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Using Literal XML with Embedded Expressions in VB9

  • April 29, 2008
  • By Paul Kimmel
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Can you spot the technology usage? The Shipper class is an object relational map to the Northwind Shippers table. The Table Attribute identifies the underlying table and the ColumnAttribute identifiers the related column. The Northwind class inherits from DataContext and all you need is the connection string and LINQ to SQL is able to read and write to the database with very little code.

ConvertToXML is a generic delegate that accepts a generic List of Shipper objects and returns a (XML) string. The keyword Function(shippers) signals that you are using a Lambda expression, and <Shippers> is the opening tag of your literal XML. Yep, XML is a valid data type in VB9. The data type of the literal XML is XElement (or XAttribute) from System.Xml.Linq depending on whether the XML is an element or an attribute. The literal values are input arguments to the constructors for these types. When the compiler sees the embedded expression <%= %>, it executes that bit of code and that also is an argument to the appropriate element types constructor.

The generic delegate, Lambda expression, literal XML, and nested LINQ query statement are doing a lot. The From clause defines a range variable shipper. The range value shipper is used in the embedded expressions to obtain the element and attribute values for the XML. The Select statement of the query is actually projecting a new type, literal XML. Finally, the whole XML/LINQ expression is wrapped in parentheses and ToString returns the XML result. Whew! The output from the sample is shown in Listing 2.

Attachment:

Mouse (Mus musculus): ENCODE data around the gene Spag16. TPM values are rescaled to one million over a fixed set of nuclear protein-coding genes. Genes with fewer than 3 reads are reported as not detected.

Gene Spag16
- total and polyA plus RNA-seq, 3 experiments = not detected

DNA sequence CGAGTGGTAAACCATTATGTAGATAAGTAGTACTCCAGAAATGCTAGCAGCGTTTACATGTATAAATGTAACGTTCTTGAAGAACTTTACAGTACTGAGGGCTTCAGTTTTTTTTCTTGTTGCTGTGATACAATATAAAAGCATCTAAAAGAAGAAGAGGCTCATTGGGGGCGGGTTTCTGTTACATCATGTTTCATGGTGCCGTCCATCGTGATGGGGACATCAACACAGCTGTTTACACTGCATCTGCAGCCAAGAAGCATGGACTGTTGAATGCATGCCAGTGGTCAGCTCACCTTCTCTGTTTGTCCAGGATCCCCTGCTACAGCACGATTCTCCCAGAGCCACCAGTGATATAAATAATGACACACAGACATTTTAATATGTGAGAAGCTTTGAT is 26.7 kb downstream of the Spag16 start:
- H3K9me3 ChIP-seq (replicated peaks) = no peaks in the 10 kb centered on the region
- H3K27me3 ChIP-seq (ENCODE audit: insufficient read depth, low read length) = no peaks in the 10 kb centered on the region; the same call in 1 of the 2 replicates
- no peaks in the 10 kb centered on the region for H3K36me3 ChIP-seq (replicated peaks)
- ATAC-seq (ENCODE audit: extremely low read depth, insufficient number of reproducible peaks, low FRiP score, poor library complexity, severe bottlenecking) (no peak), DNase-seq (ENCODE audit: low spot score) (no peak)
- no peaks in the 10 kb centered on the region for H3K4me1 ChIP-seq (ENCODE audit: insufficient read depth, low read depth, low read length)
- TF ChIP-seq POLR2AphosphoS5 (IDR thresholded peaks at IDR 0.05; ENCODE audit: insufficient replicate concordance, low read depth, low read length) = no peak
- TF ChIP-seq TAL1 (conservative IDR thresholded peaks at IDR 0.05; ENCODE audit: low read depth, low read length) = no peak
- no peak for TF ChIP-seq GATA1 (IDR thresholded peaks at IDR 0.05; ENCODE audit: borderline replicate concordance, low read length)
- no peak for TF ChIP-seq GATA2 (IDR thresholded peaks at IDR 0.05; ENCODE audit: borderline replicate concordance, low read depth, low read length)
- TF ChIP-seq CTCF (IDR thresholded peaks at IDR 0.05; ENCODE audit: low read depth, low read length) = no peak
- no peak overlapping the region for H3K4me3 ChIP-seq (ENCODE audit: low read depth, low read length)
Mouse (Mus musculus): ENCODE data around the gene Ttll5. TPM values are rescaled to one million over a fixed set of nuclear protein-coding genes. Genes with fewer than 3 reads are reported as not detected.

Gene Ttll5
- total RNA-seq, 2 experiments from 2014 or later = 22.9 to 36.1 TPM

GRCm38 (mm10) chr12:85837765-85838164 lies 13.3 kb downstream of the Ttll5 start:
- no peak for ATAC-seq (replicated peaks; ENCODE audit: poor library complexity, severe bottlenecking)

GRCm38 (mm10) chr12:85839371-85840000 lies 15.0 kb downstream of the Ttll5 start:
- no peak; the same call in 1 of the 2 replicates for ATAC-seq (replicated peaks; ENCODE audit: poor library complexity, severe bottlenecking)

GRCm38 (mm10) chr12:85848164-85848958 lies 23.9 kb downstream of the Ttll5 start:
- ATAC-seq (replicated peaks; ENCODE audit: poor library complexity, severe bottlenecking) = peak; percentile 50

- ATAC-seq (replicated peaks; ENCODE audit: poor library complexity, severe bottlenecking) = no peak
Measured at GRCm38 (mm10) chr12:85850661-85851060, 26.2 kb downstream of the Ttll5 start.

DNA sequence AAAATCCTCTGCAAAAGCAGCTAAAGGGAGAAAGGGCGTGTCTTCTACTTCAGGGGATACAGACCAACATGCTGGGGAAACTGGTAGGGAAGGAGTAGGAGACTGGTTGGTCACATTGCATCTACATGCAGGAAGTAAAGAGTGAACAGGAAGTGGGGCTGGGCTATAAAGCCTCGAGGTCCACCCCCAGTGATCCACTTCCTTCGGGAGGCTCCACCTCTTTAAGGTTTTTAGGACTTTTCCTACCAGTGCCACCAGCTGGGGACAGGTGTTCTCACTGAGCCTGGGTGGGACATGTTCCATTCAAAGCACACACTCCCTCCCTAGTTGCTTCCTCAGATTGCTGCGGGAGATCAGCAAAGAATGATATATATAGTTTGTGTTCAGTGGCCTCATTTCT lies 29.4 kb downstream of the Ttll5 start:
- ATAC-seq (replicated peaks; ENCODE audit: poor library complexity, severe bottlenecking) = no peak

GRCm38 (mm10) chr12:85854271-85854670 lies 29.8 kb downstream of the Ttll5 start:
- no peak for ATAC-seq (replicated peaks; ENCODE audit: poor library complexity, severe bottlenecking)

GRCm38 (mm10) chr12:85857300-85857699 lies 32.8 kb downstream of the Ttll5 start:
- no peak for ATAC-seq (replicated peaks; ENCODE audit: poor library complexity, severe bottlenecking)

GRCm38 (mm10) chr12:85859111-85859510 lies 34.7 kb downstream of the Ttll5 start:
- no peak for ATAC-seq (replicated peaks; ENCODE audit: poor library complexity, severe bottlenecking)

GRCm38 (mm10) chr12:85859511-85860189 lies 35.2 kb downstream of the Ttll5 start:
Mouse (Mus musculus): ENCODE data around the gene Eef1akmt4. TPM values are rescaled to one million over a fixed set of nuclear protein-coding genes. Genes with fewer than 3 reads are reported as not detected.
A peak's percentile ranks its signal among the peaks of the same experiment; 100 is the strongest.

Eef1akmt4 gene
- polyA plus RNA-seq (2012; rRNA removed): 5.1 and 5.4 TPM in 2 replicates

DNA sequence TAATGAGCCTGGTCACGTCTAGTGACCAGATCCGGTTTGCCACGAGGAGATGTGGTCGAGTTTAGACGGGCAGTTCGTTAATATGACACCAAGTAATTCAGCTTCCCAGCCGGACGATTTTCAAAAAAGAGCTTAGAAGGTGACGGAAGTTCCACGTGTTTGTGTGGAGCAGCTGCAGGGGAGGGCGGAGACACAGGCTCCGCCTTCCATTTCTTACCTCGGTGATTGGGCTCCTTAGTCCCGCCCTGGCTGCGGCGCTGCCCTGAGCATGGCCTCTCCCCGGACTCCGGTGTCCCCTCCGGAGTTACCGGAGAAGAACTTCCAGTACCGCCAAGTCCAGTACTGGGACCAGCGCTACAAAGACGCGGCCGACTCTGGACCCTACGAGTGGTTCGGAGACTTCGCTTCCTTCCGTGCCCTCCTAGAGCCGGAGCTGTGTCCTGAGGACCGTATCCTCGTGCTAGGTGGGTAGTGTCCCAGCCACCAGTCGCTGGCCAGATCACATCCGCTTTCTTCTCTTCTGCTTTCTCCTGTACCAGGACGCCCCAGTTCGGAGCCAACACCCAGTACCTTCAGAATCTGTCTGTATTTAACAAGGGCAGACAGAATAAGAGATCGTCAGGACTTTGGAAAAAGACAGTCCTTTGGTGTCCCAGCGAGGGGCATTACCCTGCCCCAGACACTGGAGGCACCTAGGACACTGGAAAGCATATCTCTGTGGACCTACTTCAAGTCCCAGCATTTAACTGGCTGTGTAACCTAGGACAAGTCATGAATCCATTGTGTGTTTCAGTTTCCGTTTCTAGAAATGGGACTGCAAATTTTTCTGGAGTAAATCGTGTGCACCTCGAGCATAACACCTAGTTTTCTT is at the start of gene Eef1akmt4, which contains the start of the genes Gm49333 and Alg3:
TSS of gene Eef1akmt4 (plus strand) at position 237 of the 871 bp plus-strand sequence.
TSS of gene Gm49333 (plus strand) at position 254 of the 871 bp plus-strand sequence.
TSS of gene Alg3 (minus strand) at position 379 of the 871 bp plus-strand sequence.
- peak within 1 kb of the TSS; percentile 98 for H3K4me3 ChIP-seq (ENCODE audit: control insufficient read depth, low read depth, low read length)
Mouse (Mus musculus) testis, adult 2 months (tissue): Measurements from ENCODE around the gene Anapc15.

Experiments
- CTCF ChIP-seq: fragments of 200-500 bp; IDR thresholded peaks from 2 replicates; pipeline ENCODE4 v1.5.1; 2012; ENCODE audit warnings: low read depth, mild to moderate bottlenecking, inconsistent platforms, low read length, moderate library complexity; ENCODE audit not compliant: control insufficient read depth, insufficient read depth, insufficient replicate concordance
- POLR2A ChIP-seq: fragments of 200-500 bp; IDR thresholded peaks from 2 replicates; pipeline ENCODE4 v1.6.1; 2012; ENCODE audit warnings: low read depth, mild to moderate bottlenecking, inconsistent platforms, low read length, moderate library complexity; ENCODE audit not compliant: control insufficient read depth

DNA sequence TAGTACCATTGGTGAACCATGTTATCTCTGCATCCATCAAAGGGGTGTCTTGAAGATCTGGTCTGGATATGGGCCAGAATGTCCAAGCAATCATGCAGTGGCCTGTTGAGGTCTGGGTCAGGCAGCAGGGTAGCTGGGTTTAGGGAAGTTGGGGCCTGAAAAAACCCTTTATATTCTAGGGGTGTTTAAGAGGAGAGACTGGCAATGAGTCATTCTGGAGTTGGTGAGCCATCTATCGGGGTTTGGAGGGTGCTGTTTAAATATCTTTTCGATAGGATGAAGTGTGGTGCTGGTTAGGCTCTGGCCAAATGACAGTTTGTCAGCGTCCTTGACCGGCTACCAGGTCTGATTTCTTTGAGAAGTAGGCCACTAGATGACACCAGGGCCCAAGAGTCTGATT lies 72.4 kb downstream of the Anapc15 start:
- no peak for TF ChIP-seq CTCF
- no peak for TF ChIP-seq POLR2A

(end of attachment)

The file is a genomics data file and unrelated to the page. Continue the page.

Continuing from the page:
Listing 2: The output from Listing 1 is XML.

<Shippers>
   <Shipper ShipperID="1">Speedy Distressed
      <Phone>(503) 555-9831</Phone>
   </Shipper>
   <Shipper ShipperID="2">United Package
      <Phone>(503) 555-3199</Phone>
   </Shipper>
   <Shipper ShipperID="3">Federal Shipping
      <Phone>(503) 555-9931</Phone>
   </Shipper>
</Shippers>

Summary

Last night I heard a Sea World commercial. The tag line was "I believe that fun is a renewable resource". That tagline made me want to go back to Sea World, but it also resonated with me because I believe it, too. Software is supposed to be fun. And these new features are a lot of fun.

VB6 was great in its day, but there is a whole lot more fun out there just waiting to be explored and used. With Lambda expressions, LINQ to SQL, literal XML and embedded expressions, and generic delegates VB9 is not only not your father's Oldsmobile, it may very well be your son's Tesla Roadster—check out http://www.teslamotors.com/. (Sorry; I couldn't resist.)

About the Author

Paul Kimmel is the VB Today columnist for www.codeguru.com and has written several books on object-oriented programming and .NET. Check out his upcoming book LINQ Unleashed for C# due in July 2008. Paul Kimmel is an Application Architect for EDS. You may contact him for technology questions at pkimmel@softconcepts.com.

If you are interested in joining or sponsoring a .NET Users Group, check out www.glugnet.org. Glugnet opened a users group branch in Flint, Michigan in August 2007. If you are interested in attending, check out the www.glugnet.org web site for updates.

Copyright © 2008 by Paul T. Kimmel. All Rights Reserved.





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